The wealth gap roughly doubled over the past decade—a sign of a trend of growing inequality this likely to continue, a new study (pdf) finds.
Using data from 2003 to 2013, the University of Michigan researchers found that those at the bottom were disproportionately hit by losses in the Great Recession, though net worth by all but the top five percent was lower in 2013 than it was in 2003.
While the wealthiest 5 percent held 13 times more wealth than the median household in 2003, a decade later, that disparity surged to 24 times more wealth in the hands of the top bracket, the researchers found.
"The American economy has experienced rising income and wealth inequality for several decades, and there is little evidence that these trends are likely to reverse in the near term," stated Fabian Pfeffer, assistant research professor at the U-M Institute for Social Research, and lead author of the study.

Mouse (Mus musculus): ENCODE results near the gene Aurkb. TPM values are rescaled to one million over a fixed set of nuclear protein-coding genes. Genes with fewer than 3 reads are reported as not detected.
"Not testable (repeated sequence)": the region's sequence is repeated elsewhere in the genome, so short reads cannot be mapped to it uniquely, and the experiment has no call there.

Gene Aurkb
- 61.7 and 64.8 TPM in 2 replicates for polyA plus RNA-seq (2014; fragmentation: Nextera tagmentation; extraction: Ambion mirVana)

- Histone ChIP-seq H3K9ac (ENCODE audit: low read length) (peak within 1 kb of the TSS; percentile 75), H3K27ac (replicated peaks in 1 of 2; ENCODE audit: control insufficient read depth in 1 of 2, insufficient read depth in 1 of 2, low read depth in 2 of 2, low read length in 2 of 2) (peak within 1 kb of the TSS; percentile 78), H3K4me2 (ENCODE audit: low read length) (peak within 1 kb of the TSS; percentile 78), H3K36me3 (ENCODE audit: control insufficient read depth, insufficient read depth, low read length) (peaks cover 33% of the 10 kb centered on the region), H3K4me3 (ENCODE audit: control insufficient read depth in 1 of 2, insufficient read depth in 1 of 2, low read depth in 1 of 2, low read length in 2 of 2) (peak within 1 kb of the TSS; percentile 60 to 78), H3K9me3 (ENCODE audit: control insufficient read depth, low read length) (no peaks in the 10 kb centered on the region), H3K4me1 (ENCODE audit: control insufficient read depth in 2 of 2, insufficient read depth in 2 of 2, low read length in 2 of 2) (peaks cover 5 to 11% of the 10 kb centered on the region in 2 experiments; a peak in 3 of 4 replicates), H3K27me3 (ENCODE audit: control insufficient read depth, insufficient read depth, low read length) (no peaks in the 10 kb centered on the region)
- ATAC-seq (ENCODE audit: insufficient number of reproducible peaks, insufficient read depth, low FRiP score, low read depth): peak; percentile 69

"It is possible that the very slow recovery from the Great Recession will continue to generate increased wealth inequality in the coming years as those hardest hit may still be drawing down the few assets they have left to cover current consumption and the housing market continues to grow at a modest pace," Pfeffer stated.